- We know Google is proactively encouraging more searchers to try Google+. Assuming adoption grows, so will users interested in encrypted search.
Bottom line: Get an understanding of how encrypted search is impacting organic search engine traffic immediately. Seek to educate management ahead of time on the change and what is being done in adjustment.
Year Over Year Traffic Metrics
Build a stronger case for the evaluation of annual trends and improvements. Some of the measurements we evaluate year over year include:
- Overall organic search engine traffic
- Branded versus non-branded keyword referrals
- Leads via organic search (branded and non-branded where possible)
- Keyword visibility (IE, rankings and keyword referral traffic)
Year over year, metrics help set the stage for annual growth goals in traffic, keyword visibility and lead generation from organic search. They also help better explain or support seasonal changes specific to the industry.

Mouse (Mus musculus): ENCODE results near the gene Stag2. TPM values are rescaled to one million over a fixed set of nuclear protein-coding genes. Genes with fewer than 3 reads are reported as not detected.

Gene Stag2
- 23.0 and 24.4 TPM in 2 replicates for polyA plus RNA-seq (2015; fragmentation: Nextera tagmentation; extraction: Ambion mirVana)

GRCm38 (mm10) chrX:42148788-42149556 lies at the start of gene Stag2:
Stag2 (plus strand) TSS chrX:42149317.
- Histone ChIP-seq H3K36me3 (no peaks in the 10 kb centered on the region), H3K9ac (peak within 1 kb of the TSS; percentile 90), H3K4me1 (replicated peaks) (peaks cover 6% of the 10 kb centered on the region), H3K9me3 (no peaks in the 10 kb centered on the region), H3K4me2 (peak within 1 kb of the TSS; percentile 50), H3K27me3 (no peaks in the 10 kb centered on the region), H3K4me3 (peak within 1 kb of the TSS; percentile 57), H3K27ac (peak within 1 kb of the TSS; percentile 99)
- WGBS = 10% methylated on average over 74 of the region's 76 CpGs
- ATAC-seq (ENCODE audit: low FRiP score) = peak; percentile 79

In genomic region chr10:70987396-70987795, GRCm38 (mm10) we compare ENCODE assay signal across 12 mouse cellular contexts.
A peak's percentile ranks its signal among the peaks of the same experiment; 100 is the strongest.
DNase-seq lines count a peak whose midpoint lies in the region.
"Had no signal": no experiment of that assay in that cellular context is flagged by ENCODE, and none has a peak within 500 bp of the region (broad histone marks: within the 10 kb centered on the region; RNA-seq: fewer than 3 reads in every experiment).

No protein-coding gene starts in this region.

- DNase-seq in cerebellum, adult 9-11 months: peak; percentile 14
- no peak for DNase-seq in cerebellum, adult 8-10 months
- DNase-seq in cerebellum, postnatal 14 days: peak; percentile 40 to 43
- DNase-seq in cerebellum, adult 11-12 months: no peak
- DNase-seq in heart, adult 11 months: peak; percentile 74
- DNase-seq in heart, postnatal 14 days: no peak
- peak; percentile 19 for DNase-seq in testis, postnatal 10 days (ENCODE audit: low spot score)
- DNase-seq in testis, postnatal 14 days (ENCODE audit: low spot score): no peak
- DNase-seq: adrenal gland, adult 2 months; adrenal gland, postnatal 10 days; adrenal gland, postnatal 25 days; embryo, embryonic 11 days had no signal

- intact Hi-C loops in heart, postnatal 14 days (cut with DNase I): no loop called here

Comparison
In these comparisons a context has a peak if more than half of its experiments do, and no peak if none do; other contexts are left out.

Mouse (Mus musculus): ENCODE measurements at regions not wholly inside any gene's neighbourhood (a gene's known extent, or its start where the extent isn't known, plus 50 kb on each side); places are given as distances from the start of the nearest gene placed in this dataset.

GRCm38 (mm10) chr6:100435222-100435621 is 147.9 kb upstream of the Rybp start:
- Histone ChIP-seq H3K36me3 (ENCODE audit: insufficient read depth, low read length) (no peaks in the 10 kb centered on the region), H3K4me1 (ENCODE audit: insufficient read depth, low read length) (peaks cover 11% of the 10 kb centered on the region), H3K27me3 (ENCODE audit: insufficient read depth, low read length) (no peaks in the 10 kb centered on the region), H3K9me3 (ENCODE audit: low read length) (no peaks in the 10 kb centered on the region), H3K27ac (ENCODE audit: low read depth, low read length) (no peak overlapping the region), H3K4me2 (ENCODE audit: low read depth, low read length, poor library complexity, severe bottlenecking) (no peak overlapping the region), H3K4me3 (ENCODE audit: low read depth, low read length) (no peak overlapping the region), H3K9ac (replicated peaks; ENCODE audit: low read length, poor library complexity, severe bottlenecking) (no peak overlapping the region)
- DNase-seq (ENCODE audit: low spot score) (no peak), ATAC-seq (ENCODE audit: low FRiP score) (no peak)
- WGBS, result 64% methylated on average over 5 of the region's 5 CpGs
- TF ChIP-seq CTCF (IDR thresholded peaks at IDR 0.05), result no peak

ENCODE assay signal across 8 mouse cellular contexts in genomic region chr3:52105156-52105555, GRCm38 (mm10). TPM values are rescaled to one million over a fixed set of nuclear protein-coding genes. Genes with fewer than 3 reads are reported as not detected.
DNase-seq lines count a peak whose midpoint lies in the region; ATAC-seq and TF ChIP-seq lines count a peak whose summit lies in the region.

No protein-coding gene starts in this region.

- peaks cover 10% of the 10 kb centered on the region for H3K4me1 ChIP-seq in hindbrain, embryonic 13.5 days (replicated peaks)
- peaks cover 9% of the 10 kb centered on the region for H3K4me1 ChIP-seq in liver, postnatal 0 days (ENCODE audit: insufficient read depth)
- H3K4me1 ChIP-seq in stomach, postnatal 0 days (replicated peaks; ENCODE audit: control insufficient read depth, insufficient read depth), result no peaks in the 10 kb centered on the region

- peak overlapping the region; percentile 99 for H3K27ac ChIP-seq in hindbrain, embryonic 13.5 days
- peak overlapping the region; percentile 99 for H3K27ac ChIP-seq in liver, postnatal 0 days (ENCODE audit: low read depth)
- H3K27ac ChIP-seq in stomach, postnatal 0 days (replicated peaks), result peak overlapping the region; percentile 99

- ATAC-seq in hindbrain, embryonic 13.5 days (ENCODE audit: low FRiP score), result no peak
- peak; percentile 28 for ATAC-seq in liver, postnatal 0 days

Example Excel chart from one of our clients
Keyword Referral Data
Keyword information will always be important; it just gets a bit cloudier with and when more users adopt encrypted search. Keyword metrics we follow for the typical SEO client:
- Traffic and leads from primary keyword targets and competitive keyword themes
- Traffic and leads via branded versus non-branded keywords
- Keyword ranking for primary keyword targets
Your metrics for keyword reporting remain the same, but my recommendation is to clearly identify specific benchmarks that were impacted by encrypted search, where appropriate.
For many of our clients, we now measure individual keyword performance and the overall impact a keyword phrase might have for a client’s website. This is especially important when targeting very broad terminology, which takes a much longer period of time to show significant results for the individual keyword phrase.
Third Party Referral Traffic
SEO’s know that quality links bring more impact to the overall internet marketing strategy, not just search engine optimization. Focusing more on the measurement of third party traffic referral and lead data if possible, as a KPI for SEO, is another way to demonstrate value.